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I don't blog or tweet as much as I should. Generally I do when I am passionate about a topic. Last year when I blogged about ROI, it felt like the whole Social Media industry was saying it was too hard to put a dollar value on social media. I spoke about it at the Web 2.0 conf in NY as well. "No tangible ROI" is generally a kiss of death when trying to get a project funded at the exec level. I blogged about it then because it was a big issue with clients, and because I thought social media vendors needed to address it. I'm the CTO here at Awareness, so I got to focus our thinking about this in our next round of product features. I'll talk about the fruits of that later in this post. Of course we are always talking to clients and internally about how ROI is tied to what your "use case is for social media. If you are publishing blogs by your exec team, that has very different purpose and return-on-investment than a community that might be offering "peer support". Shortly after that we launched BPC's or "Best Practice Communities" to deploy our platform in ways to specific to each use case. Target the use case, and you can target a specific ROI benefit. You can read more on that in my Post "Stop whining about ROI and start digging for numbers "

Having BPC's in place meant we could enhance our reporting with dashboards dedicated to each use case. After all, if I want to look at a dashboard for a support community, I want to know how many questions have been asked/answered. If I am looking at a dashboard for an executive blog, I want to know how many comments have been left, how many page views that site gets, and how many leads have been generated from that activity. We added "Net Promoter Score " to all dashboards to make sure customer satisfaction and "referral" are kept as a measurement. You can read about our release of "Dashboards " here.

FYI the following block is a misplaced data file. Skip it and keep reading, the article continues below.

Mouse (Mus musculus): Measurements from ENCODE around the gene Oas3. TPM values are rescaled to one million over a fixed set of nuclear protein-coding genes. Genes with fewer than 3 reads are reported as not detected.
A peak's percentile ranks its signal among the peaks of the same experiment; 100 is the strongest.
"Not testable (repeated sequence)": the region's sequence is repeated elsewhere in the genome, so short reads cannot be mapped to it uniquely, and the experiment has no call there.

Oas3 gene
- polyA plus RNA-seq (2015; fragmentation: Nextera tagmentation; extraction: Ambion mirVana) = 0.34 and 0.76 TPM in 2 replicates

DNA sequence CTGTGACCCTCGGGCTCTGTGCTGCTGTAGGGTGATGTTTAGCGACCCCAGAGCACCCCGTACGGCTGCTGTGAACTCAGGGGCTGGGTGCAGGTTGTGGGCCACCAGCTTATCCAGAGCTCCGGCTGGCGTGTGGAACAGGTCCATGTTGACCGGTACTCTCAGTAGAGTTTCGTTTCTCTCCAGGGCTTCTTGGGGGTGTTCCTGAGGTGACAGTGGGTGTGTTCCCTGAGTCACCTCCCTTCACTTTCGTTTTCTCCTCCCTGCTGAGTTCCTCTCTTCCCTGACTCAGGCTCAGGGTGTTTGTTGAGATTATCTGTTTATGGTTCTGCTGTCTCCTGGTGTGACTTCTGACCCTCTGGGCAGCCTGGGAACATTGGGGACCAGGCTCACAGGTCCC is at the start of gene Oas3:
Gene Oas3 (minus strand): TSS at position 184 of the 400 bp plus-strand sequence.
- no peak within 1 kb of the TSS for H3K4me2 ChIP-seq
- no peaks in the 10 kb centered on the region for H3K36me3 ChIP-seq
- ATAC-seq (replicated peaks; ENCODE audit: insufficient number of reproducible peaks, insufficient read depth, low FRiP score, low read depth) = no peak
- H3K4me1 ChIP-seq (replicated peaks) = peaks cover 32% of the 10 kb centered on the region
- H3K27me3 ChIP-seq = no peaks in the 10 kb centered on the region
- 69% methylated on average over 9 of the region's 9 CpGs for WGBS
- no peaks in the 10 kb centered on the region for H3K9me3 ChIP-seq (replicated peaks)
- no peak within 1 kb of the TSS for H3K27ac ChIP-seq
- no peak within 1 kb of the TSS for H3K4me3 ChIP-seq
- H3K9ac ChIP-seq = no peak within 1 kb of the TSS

I'm thrilled to give you the inside scoop on our latest enhancement of our dashboards. Our dev team has been referring to this as "Dollars for Dashboards". The premise is simple and goes back to the blog post I wrote last year. Software can capture a metric, but it becomes a good ROI measurement when you add a cost/value multiplier (that you endorse and have agreement on). The platform will tell us how many questions were answered in a Support Community, you tell us what a support call is worth to you, and presto we can present a dashboard that shows ROI over a period of time. And next exec review you can make a statement like "We saved $24,514.25 in support calls with our community last quarter".

The dashboards take your input on the value of the various metrics we capture. Then we use those dollar values in the report. So now, for example, you can view our peer support community and see how many questions were answered last week, and what was the dollar value of that activity. Each dashboard allows you to edit your values by answering simple questions.

Here is a sample of some of the values we let you put in.
  • What is the value of an answered question?
  • What is the value of a new registered member?
    • As a lead
    • As better demographic info on an existing customer
  • what is the value of a comment?
  • what is the value of a shared innovation?
  • What is the value of a page view?